“My job here is to take us out of Hollywood and into industrial markets.” One glance at the movie posters that line Lime Rock’s front offices reinforces the company’s Hollywood pedigree. Virtually every film with any special effects uses the Talon repeat motion head camera that Steve Miner’s partners’ created. The camera fills in backgrounds with frame-by-frame accuracy. Matt Damon can run past a blank screen in a studio; post-production can place him in Paris, Moscow or San Francisco.
Lime Rock is a $5 million company with an elite staff who design and build motion control devices extrapolated from the Talon technology. Clients include individuals and companies, both domestic and abroad, who wish to document at great clarity and distance. “We can mount a camera on a helicopter with very light carbon filter directional panels and zoom in on a license plate half a mile away.”
Steve has an historical perspective on the benefits of making things smaller and lighter. “After World War II the Russians got more, better German scientists. They developed rockets with greater lift capacity than ours. We developed transistors to make our rockets lighter. We came out ahead in the space race and established our excellence in electronics. Today, our economy is driven by electronics.”
Beyond Lime Rock’s front office, mechanical, electrical and software engineers design and fabricate prototypes. “We design everything here and build the first one to five units on site. Once we have an order for twenty-five or more of a particular device, we fabricate them in China at 1/5 the cost.”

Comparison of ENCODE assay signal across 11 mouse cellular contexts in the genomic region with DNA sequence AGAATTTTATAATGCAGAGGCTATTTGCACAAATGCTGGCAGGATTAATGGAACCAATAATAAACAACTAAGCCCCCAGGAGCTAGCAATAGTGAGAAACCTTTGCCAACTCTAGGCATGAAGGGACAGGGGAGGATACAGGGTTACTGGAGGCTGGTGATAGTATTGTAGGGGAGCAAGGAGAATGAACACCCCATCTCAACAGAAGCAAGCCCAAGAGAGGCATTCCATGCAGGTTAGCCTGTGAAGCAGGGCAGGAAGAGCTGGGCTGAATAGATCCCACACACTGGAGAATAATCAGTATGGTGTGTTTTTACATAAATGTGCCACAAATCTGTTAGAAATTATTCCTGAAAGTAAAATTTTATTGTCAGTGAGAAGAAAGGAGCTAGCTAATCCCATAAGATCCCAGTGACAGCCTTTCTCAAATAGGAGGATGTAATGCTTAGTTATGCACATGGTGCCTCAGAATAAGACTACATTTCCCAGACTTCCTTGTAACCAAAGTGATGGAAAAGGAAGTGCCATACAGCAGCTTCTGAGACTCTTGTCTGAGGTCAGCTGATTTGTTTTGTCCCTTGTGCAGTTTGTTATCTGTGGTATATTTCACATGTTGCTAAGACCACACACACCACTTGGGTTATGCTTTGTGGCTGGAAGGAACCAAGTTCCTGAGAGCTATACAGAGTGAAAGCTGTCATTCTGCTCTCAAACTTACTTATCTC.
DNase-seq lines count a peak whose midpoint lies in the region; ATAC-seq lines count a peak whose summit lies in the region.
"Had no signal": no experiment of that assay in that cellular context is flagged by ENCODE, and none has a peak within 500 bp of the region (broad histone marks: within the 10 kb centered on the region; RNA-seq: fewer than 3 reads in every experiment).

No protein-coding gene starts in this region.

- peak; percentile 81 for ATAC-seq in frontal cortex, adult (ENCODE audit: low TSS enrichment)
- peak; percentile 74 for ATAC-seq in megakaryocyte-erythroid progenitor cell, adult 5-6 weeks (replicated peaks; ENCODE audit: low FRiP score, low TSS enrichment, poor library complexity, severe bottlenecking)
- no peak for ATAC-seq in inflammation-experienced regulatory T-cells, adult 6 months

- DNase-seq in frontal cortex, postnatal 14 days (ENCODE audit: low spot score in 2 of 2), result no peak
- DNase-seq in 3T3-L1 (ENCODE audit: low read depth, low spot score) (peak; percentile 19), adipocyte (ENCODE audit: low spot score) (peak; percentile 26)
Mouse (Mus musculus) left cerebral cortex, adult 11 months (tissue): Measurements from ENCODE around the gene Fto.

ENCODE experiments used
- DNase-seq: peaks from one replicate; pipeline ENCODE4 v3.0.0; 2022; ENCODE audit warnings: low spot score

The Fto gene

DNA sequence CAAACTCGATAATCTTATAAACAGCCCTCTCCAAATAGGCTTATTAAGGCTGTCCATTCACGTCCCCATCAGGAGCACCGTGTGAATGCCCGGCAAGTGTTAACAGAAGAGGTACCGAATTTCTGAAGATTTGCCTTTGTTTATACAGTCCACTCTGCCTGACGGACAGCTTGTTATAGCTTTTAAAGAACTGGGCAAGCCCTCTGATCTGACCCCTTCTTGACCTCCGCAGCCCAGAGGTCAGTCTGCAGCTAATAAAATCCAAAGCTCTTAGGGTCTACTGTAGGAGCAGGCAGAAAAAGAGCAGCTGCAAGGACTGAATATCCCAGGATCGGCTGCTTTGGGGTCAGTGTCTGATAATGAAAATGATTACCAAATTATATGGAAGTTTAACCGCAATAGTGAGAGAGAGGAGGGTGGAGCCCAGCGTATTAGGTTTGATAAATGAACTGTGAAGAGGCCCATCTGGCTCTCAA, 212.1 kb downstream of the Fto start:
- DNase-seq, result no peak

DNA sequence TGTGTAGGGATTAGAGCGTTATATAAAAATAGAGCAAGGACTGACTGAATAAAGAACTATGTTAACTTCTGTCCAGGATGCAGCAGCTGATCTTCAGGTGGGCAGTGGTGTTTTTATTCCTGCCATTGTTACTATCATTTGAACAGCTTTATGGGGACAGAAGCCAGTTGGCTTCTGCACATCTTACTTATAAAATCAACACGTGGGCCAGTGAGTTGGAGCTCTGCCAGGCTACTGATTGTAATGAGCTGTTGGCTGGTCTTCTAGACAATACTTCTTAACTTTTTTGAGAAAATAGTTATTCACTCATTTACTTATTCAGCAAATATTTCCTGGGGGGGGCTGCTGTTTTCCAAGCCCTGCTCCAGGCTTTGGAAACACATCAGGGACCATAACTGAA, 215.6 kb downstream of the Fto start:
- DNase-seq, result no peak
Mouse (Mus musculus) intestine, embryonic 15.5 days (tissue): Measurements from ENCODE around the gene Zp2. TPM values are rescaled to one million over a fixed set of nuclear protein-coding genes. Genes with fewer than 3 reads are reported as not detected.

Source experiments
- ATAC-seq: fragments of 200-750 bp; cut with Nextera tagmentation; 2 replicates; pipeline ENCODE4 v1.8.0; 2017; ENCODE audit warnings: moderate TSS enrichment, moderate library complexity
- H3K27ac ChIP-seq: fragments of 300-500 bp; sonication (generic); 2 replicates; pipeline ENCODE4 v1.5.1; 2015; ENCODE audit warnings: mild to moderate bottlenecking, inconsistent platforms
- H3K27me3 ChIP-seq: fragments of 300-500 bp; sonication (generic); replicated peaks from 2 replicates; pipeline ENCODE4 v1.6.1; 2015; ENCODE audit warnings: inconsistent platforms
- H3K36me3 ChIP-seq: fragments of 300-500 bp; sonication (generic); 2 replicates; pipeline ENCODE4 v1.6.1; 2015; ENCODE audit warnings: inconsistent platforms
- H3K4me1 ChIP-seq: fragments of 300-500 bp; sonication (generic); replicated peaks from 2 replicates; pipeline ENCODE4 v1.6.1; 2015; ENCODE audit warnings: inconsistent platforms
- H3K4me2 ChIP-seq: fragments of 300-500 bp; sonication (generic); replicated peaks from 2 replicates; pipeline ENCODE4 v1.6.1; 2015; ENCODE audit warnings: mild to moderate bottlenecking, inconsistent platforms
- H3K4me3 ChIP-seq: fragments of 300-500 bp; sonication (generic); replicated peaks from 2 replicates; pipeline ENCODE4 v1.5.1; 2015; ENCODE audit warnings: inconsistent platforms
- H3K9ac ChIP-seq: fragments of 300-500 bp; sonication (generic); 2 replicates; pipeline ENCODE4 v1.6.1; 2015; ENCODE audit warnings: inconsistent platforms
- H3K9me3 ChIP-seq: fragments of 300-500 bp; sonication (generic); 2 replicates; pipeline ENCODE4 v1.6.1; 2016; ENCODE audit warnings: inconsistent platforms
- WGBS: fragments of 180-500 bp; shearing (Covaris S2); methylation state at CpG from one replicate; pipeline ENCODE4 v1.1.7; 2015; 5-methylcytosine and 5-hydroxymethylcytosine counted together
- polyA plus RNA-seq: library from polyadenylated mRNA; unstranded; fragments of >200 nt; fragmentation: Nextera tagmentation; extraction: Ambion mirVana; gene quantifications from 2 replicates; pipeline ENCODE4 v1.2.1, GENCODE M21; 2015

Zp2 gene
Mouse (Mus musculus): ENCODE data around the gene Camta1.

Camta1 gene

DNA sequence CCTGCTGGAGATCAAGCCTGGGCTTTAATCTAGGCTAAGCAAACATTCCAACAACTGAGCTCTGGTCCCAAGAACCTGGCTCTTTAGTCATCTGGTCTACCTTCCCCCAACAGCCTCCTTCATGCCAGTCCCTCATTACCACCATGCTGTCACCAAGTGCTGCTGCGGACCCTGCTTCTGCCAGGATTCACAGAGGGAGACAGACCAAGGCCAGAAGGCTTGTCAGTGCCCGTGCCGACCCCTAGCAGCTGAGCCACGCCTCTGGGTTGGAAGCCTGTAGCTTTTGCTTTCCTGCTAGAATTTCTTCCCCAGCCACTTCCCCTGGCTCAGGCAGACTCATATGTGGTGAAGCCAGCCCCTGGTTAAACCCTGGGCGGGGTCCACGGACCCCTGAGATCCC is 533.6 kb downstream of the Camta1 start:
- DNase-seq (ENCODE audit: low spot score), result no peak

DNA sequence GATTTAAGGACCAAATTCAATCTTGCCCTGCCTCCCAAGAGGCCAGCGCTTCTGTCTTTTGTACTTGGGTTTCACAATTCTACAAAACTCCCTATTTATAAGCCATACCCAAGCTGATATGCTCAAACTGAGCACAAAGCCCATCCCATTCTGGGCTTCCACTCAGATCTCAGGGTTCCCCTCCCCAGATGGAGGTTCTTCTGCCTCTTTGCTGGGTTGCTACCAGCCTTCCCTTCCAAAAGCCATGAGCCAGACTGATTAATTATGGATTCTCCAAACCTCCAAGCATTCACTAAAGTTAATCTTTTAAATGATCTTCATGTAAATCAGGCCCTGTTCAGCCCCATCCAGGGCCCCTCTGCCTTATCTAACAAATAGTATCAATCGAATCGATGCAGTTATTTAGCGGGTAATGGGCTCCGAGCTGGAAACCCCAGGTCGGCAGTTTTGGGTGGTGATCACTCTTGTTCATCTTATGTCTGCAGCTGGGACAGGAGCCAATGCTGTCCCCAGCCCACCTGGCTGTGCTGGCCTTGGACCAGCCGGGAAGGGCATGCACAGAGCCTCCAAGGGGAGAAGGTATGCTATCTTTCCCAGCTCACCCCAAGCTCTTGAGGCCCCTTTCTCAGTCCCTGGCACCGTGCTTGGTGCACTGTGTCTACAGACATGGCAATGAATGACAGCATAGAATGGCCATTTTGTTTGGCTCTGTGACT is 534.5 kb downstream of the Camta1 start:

Steve and his partners are at a point in their careers where the thrill of the problem eclipses the drive for money. “About a third of our projects die an early death. Either they aren’t good ideas or they cost too much to bring to reality. We’re not trying to be a $100 million company. We don’t have a web presence. We don’t advertise. The people who need us, know about us. We do what we like and take weekends off.” Actually, all Lime Rock staff wind down the week a bit early: every Friday they share a catered lunch.
How will we live tomorrow?
“I have a positive prejudice toward technology. The only way we escape chaos is though technology. We live in the most peacefully positive era of life on earth. The unintended consequence of such success is over-population. Technology has succeeded too well. We are going to have to do something disruptive to address that. The disruption will come through technology.
“In the next twenty years we will solve the energy question. I don’t know how, but we will. We will develop cheap, non-fossil fuel energy. That will equalize the playing field. Developing nations will come into more affluence. Family sizes will shrink, and we can get to population balance.
“I see us becoming more like Europe. We won’t truck fruit from Costa Rico to Oregon. We will become more decentralized. We are going to share more. You own a few things, rent other things, eat local food and import high value goods, not everything.
“By any measure almost every person in the USA lives better than Louis XIV did 250 years ago. He had gout, bad teeth, and no heat. We lose perspective on how good things are now.”